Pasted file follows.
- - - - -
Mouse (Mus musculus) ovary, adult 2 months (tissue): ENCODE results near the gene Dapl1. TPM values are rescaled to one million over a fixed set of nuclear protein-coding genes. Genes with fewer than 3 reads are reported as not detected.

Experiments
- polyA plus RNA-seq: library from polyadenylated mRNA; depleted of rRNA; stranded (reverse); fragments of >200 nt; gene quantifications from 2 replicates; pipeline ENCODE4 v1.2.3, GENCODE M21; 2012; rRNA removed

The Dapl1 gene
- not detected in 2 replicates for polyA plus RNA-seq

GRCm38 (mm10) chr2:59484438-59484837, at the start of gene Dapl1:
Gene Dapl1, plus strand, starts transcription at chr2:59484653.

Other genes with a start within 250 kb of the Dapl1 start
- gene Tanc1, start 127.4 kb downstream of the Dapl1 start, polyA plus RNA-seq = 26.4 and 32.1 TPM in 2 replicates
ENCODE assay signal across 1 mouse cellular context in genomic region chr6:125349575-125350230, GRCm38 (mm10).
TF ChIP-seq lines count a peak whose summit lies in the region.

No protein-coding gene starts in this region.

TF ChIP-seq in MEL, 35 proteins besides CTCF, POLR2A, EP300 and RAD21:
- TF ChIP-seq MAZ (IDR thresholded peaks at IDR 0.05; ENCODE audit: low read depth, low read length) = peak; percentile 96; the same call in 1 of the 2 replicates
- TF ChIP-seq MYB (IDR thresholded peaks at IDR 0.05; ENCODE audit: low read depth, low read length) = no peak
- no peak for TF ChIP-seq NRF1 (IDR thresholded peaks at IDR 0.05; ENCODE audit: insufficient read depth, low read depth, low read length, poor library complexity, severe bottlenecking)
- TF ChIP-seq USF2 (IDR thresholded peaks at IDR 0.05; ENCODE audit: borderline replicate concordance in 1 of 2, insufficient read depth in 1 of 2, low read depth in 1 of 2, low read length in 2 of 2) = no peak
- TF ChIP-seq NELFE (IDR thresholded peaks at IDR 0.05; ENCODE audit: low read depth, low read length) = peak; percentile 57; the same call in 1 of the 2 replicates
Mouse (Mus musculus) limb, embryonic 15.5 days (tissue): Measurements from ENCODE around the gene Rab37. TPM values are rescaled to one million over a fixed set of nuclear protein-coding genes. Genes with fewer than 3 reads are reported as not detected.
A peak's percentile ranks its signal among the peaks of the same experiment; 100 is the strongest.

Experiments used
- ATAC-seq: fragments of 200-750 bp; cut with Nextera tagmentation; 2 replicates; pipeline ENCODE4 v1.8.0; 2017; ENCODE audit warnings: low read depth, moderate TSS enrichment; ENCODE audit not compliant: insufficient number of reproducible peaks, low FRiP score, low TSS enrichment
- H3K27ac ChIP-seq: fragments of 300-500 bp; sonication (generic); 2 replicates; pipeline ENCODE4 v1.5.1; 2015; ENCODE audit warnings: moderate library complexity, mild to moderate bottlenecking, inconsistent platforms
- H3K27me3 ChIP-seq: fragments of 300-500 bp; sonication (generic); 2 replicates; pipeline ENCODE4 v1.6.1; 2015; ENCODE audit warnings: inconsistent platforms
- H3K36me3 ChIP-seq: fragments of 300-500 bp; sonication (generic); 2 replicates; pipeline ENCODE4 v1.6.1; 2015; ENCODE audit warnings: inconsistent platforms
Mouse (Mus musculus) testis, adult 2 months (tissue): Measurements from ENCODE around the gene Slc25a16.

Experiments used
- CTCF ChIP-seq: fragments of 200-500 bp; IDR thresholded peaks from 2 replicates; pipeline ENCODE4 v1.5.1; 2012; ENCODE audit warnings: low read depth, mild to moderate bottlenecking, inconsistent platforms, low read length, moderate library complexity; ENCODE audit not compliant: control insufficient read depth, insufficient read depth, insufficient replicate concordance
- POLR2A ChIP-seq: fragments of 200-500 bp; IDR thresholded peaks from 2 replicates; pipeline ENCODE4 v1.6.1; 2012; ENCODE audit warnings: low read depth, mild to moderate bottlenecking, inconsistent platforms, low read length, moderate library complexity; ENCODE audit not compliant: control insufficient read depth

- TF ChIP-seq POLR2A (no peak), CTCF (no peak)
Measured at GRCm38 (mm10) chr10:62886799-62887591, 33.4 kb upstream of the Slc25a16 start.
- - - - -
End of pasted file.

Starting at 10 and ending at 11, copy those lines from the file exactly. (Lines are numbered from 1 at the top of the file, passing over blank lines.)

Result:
ENCODE assay signal across 1 mouse cellular context in genomic region chr6:125349575-125350230, GRCm38 (mm10).
TF ChIP-seq lines count a peak whose summit lies in the region.